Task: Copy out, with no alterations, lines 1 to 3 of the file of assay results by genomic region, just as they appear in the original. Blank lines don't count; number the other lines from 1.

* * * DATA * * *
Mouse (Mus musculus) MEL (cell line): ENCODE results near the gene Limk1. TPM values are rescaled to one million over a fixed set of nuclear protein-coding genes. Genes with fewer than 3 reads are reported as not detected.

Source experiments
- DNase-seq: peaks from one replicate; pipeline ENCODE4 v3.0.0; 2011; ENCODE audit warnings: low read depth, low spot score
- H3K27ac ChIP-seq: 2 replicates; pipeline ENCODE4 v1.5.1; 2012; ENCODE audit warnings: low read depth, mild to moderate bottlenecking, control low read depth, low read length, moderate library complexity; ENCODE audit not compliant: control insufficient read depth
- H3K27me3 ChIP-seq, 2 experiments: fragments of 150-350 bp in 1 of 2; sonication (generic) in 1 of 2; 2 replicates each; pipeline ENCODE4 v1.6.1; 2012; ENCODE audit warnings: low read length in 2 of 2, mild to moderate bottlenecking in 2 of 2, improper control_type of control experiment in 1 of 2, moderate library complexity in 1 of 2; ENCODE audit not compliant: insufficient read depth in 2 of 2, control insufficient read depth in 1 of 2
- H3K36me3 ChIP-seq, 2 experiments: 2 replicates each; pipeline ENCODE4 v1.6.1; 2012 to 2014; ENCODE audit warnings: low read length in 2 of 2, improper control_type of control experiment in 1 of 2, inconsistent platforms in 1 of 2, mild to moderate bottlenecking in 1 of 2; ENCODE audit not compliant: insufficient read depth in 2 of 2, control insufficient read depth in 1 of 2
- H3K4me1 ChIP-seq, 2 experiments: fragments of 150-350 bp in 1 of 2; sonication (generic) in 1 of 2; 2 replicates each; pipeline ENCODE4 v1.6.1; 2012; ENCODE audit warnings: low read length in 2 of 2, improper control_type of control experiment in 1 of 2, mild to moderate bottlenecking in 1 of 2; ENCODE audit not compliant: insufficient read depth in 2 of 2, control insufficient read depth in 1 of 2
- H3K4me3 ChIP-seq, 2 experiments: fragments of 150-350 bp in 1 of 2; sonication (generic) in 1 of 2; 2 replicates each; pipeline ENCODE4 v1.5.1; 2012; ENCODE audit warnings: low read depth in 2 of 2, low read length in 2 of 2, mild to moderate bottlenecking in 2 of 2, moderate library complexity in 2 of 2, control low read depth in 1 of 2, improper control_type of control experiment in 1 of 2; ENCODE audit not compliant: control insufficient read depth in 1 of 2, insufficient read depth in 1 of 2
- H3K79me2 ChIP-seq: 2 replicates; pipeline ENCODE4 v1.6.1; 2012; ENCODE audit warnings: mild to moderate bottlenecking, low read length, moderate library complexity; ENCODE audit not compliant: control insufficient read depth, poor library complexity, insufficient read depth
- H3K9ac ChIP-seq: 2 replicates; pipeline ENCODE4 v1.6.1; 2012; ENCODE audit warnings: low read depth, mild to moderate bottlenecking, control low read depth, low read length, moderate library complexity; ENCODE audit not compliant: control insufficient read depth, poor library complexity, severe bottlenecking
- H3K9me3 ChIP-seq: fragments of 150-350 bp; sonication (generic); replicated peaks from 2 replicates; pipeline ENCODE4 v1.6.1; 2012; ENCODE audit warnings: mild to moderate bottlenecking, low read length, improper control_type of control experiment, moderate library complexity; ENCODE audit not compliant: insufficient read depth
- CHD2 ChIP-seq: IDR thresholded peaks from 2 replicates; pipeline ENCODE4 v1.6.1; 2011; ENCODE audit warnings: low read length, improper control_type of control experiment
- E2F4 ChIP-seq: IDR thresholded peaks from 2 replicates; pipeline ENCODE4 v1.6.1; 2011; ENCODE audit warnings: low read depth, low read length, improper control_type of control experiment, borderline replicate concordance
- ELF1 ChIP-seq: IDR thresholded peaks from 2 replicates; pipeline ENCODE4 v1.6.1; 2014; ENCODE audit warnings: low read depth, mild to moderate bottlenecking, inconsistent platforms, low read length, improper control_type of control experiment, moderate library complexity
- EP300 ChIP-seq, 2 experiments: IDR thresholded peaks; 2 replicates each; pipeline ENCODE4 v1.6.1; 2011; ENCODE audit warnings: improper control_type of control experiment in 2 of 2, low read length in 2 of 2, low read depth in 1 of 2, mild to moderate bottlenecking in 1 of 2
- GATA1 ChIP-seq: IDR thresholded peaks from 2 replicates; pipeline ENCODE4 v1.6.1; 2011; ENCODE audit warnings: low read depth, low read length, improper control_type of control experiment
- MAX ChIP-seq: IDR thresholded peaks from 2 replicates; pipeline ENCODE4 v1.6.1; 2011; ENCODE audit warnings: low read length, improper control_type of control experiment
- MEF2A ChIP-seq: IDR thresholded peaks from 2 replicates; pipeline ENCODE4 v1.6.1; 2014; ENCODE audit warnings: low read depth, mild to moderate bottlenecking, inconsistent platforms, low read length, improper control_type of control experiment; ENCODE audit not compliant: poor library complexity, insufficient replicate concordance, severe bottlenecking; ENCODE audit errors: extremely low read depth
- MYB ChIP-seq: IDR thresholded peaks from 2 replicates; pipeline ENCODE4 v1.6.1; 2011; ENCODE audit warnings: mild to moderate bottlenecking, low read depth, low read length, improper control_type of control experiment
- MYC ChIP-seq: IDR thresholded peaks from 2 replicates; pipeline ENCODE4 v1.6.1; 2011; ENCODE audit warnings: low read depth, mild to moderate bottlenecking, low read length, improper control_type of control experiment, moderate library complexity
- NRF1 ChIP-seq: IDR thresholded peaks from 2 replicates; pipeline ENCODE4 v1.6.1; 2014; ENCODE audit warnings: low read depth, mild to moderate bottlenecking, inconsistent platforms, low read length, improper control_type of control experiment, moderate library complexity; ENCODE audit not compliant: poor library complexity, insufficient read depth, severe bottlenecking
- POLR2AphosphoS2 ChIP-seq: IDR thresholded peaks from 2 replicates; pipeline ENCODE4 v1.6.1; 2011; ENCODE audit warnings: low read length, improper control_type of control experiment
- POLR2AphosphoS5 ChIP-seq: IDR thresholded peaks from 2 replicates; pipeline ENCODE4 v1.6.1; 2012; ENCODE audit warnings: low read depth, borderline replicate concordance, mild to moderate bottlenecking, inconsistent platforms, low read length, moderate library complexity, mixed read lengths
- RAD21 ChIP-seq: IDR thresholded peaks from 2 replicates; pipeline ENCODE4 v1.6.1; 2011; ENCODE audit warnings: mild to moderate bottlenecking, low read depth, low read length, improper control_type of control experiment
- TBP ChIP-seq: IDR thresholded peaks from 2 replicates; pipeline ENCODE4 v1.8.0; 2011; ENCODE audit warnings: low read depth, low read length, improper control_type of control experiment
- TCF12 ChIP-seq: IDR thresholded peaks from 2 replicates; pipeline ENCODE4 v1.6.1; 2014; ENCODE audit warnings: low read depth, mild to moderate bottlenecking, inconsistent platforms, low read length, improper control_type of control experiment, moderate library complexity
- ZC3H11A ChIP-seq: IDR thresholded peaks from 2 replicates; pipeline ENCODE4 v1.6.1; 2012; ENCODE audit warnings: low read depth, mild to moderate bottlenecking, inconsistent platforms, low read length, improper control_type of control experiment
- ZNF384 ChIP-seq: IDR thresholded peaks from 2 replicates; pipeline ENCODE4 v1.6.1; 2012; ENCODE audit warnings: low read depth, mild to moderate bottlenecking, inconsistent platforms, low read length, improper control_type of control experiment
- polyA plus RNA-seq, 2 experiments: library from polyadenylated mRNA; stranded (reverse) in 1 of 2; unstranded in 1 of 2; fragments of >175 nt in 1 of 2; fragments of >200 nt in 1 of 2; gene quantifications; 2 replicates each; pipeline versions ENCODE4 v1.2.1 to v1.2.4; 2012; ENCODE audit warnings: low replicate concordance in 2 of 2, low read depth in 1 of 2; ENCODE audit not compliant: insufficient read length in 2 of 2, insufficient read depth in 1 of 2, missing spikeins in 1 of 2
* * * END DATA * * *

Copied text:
Mouse (Mus musculus) MEL (cell line): ENCODE results near the gene Limk1. TPM values are rescaled to one million over a fixed set of nuclear protein-coding genes. Genes with fewer than 3 reads are reported as not detected.

Source experiments
- DNase-seq: peaks from one replicate; pipeline ENCODE4 v3.0.0; 2011; ENCODE audit warnings: low read depth, low spot score